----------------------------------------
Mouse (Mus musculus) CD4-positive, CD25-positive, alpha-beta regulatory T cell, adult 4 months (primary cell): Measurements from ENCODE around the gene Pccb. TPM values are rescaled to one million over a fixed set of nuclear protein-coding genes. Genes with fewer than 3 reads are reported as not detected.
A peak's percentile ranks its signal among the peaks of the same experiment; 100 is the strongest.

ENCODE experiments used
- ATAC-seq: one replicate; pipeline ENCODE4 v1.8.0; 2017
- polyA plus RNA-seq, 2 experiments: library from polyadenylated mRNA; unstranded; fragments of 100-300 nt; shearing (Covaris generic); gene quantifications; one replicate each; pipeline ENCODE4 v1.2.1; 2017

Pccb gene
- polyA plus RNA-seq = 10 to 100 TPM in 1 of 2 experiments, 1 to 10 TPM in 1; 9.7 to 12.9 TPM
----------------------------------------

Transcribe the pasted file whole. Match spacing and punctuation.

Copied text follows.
Mouse (Mus musculus) CD4-positive, CD25-positive, alpha-beta regulatory T cell, adult 4 months (primary cell): Measurements from ENCODE around the gene Pccb. TPM values are rescaled to one million over a fixed set of nuclear protein-coding genes. Genes with fewer than 3 reads are reported as not detected.
A peak's percentile ranks its signal among the peaks of the same experiment; 100 is the strongest.

ENCODE experiments used
- ATAC-seq: one replicate; pipeline ENCODE4 v1.8.0; 2017
- polyA plus RNA-seq, 2 experiments: library from polyadenylated mRNA; unstranded; fragments of 100-300 nt; shearing (Covaris generic); gene quantifications; one replicate each; pipeline ENCODE4 v1.2.1; 2017

Pccb gene
- polyA plus RNA-seq = 10 to 100 TPM in 1 of 2 experiments, 1 to 10 TPM in 1; 9.7 to 12.9 TPM